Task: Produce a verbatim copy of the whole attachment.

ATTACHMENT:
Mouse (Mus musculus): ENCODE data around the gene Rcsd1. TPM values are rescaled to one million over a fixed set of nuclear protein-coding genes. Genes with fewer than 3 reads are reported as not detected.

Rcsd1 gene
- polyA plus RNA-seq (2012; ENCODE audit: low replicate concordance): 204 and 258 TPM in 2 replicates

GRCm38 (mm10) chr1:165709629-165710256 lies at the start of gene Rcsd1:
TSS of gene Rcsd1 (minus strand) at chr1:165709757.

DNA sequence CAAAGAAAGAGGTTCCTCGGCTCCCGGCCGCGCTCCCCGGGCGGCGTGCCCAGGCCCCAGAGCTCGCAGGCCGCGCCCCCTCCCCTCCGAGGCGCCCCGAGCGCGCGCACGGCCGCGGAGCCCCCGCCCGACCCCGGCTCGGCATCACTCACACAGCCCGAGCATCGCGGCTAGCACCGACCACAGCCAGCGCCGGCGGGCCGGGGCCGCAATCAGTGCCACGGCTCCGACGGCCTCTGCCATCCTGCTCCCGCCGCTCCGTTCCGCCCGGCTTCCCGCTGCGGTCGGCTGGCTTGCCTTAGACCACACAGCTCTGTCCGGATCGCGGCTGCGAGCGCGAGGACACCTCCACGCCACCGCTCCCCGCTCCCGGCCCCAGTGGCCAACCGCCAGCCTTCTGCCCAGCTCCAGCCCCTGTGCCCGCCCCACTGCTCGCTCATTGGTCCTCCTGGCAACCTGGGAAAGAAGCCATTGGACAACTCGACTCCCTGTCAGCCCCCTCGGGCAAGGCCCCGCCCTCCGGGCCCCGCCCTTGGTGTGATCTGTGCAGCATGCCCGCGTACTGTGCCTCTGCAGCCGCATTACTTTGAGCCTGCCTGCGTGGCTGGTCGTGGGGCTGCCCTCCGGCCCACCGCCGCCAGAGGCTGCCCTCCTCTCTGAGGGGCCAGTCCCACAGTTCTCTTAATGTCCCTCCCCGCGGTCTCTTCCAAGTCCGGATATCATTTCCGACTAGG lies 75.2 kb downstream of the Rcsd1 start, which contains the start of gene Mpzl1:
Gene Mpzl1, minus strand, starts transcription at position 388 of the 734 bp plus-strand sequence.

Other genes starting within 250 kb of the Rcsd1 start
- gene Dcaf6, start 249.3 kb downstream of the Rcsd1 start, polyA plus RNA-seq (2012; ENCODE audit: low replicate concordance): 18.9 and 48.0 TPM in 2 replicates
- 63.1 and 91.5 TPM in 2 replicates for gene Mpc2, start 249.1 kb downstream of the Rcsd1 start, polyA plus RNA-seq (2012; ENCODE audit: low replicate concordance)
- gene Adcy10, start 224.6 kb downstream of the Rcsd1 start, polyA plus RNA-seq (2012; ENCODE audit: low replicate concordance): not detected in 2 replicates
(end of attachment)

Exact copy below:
Mouse (Mus musculus): ENCODE data around the gene Rcsd1. TPM values are rescaled to one million over a fixed set of nuclear protein-coding genes. Genes with fewer than 3 reads are reported as not detected.

Rcsd1 gene
- polyA plus RNA-seq (2012; ENCODE audit: low replicate concordance): 204 and 258 TPM in 2 replicates

GRCm38 (mm10) chr1:165709629-165710256 lies at the start of gene Rcsd1:
TSS of gene Rcsd1 (minus strand) at chr1:165709757.

DNA sequence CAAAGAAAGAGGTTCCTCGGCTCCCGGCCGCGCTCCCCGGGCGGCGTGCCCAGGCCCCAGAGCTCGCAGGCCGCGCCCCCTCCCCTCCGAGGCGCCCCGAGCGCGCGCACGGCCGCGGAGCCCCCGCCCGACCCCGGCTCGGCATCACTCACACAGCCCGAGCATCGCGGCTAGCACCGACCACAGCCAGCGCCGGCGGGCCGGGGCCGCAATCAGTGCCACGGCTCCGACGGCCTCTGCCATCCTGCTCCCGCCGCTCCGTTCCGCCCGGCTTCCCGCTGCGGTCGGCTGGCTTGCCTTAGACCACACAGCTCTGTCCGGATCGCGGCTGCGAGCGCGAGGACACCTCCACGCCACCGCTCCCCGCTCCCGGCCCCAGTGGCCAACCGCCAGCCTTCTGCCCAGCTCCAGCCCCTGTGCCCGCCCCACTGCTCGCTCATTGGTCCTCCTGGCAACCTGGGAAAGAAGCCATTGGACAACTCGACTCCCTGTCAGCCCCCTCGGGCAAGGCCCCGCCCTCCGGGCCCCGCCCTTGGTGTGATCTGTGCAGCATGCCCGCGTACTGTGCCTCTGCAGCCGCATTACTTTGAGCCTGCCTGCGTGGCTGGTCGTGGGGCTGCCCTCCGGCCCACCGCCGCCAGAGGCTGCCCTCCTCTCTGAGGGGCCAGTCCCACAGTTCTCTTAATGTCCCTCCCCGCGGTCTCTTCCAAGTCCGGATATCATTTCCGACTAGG lies 75.2 kb downstream of the Rcsd1 start, which contains the start of gene Mpzl1:
Gene Mpzl1, minus strand, starts transcription at position 388 of the 734 bp plus-strand sequence.

Other genes starting within 250 kb of the Rcsd1 start
- gene Dcaf6, start 249.3 kb downstream of the Rcsd1 start, polyA plus RNA-seq (2012; ENCODE audit: low replicate concordance): 18.9 and 48.0 TPM in 2 replicates
- 63.1 and 91.5 TPM in 2 replicates for gene Mpc2, start 249.1 kb downstream of the Rcsd1 start, polyA plus RNA-seq (2012; ENCODE audit: low replicate concordance)
- gene Adcy10, start 224.6 kb downstream of the Rcsd1 start, polyA plus RNA-seq (2012; ENCODE audit: low replicate concordance): not detected in 2 replicates